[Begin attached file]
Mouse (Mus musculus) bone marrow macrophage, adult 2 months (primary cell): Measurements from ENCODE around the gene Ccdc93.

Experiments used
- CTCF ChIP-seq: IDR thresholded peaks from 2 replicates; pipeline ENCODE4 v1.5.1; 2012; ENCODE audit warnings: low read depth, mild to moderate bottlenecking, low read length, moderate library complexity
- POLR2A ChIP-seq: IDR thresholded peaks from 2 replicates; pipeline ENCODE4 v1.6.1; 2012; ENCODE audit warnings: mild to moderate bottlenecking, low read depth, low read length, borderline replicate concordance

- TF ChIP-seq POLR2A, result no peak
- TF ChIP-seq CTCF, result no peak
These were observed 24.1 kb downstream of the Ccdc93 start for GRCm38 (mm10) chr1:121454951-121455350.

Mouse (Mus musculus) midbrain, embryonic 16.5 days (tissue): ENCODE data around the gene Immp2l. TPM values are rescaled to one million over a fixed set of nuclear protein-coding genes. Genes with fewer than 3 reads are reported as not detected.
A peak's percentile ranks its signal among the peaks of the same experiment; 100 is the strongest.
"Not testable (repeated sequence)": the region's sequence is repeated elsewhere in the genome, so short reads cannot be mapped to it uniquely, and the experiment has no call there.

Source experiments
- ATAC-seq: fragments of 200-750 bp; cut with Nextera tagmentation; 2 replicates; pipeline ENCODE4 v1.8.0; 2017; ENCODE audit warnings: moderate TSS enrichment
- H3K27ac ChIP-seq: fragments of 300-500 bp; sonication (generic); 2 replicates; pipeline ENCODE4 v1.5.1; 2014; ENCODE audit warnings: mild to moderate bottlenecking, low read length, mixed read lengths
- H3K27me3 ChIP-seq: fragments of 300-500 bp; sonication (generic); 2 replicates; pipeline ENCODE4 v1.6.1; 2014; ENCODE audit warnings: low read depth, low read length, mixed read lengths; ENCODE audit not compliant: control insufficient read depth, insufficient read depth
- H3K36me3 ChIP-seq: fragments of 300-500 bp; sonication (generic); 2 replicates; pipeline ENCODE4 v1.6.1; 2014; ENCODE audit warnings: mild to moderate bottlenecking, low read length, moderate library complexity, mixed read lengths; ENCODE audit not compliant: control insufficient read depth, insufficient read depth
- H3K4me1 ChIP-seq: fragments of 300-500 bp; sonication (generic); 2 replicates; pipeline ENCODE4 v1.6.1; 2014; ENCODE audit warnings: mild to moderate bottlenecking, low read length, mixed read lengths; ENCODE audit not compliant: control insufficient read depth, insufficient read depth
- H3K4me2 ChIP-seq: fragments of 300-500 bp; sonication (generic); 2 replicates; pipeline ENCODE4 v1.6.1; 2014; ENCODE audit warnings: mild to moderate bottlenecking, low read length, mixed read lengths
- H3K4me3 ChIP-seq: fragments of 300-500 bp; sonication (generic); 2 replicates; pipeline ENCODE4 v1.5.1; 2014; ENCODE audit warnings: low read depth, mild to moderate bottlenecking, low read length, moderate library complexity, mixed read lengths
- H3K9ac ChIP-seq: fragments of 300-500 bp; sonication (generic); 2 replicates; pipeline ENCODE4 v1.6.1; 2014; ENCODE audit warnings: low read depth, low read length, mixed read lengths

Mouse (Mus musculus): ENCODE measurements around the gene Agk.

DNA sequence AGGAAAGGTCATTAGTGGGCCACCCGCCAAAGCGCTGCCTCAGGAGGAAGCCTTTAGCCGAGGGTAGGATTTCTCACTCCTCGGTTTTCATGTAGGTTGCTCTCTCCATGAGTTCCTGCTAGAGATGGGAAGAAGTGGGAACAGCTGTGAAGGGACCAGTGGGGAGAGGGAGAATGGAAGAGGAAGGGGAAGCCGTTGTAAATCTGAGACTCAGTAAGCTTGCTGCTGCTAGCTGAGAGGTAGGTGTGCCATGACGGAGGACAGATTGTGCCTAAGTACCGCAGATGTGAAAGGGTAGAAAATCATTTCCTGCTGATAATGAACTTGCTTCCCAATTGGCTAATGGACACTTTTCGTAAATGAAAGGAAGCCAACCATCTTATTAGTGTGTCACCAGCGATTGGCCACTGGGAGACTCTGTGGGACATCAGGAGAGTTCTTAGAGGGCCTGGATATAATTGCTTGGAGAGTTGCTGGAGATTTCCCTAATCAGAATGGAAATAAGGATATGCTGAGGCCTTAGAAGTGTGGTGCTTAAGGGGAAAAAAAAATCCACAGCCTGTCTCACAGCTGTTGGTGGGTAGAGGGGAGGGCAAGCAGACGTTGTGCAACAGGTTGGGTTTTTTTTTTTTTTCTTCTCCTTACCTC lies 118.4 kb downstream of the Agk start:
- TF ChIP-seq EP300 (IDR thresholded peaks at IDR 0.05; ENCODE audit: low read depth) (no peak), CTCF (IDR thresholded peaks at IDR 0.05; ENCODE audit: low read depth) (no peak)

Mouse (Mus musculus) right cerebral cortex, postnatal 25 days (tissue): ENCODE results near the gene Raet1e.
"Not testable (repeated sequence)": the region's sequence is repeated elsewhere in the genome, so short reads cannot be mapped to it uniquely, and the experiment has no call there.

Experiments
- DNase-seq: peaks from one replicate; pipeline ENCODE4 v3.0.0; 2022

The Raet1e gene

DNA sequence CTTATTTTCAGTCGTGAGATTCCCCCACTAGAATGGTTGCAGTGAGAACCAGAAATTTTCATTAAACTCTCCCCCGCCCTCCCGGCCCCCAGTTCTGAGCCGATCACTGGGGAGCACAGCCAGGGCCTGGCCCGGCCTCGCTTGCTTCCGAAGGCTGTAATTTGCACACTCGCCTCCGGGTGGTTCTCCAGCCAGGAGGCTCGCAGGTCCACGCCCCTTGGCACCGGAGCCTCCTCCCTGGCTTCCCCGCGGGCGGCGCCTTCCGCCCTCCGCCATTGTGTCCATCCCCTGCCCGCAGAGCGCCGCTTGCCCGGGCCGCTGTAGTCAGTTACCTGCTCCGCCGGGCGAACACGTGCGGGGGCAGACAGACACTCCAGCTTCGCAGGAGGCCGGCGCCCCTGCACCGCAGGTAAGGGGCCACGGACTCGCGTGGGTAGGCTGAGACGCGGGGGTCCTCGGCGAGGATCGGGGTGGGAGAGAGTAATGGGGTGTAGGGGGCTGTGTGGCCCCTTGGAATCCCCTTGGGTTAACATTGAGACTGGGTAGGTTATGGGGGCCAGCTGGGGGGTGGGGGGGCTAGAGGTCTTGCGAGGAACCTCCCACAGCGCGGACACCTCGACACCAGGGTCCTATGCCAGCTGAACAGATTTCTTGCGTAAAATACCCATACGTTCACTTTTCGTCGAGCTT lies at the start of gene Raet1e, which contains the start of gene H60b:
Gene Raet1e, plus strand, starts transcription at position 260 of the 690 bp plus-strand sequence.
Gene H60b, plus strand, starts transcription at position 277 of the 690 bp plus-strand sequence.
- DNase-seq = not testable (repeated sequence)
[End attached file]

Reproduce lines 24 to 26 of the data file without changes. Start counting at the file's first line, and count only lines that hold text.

"Not testable (repeated sequence)": the region's sequence is repeated elsewhere in the genome, so short reads cannot be mapped to it uniquely, and the experiment has no call there.

Experiments
- DNase-seq: peaks from one replicate; pipeline ENCODE4 v3.0.0; 2022